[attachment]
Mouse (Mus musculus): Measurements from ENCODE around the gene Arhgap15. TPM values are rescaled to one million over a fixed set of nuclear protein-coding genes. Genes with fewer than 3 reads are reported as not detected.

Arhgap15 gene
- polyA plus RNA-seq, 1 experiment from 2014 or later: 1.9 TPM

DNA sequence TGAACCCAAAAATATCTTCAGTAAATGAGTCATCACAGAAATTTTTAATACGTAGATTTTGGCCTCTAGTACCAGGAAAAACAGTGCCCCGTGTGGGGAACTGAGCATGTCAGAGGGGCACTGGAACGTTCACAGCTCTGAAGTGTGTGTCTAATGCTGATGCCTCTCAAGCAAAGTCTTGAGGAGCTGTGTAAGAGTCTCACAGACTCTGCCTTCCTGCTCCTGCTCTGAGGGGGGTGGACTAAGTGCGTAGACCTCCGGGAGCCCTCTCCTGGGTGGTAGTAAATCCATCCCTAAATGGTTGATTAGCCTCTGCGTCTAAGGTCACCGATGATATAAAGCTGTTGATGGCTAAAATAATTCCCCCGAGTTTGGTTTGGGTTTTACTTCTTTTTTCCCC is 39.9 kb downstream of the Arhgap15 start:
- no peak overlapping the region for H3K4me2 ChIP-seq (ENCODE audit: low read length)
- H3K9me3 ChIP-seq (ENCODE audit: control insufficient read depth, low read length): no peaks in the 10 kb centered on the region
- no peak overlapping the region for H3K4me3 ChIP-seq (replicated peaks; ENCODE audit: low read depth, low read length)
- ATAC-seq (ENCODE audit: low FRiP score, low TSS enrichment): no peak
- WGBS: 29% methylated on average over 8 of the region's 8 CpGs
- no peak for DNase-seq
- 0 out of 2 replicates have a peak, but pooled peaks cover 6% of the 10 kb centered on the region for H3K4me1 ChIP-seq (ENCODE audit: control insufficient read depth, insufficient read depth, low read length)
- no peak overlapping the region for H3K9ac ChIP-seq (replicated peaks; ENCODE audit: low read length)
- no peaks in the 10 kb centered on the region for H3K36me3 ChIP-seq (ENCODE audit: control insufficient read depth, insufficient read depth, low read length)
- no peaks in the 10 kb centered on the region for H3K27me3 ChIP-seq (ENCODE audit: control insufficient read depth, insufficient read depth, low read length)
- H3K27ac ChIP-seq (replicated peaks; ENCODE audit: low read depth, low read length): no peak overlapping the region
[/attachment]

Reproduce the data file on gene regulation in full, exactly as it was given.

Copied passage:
Mouse (Mus musculus): Measurements from ENCODE around the gene Arhgap15. TPM values are rescaled to one million over a fixed set of nuclear protein-coding genes. Genes with fewer than 3 reads are reported as not detected.

Arhgap15 gene
- polyA plus RNA-seq, 1 experiment from 2014 or later: 1.9 TPM

DNA sequence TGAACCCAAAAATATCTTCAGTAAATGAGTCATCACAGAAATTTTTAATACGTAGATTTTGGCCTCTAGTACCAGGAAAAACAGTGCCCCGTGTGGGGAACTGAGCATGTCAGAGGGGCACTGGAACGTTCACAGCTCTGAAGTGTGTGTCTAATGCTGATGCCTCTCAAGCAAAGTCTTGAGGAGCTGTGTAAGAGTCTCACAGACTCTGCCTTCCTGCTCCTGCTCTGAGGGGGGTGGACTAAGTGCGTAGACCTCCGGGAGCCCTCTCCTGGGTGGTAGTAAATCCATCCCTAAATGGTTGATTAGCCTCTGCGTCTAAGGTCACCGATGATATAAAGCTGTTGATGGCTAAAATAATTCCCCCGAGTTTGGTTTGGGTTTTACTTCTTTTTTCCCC is 39.9 kb downstream of the Arhgap15 start:
- no peak overlapping the region for H3K4me2 ChIP-seq (ENCODE audit: low read length)
- H3K9me3 ChIP-seq (ENCODE audit: control insufficient read depth, low read length): no peaks in the 10 kb centered on the region
- no peak overlapping the region for H3K4me3 ChIP-seq (replicated peaks; ENCODE audit: low read depth, low read length)
- ATAC-seq (ENCODE audit: low FRiP score, low TSS enrichment): no peak
- WGBS: 29% methylated on average over 8 of the region's 8 CpGs
- no peak for DNase-seq
- 0 out of 2 replicates have a peak, but pooled peaks cover 6% of the 10 kb centered on the region for H3K4me1 ChIP-seq (ENCODE audit: control insufficient read depth, insufficient read depth, low read length)
- no peak overlapping the region for H3K9ac ChIP-seq (replicated peaks; ENCODE audit: low read length)
- no peaks in the 10 kb centered on the region for H3K36me3 ChIP-seq (ENCODE audit: control insufficient read depth, insufficient read depth, low read length)
- no peaks in the 10 kb centered on the region for H3K27me3 ChIP-seq (ENCODE audit: control insufficient read depth, insufficient read depth, low read length)
- H3K27ac ChIP-seq (replicated peaks; ENCODE audit: low read depth, low read length): no peak overlapping the region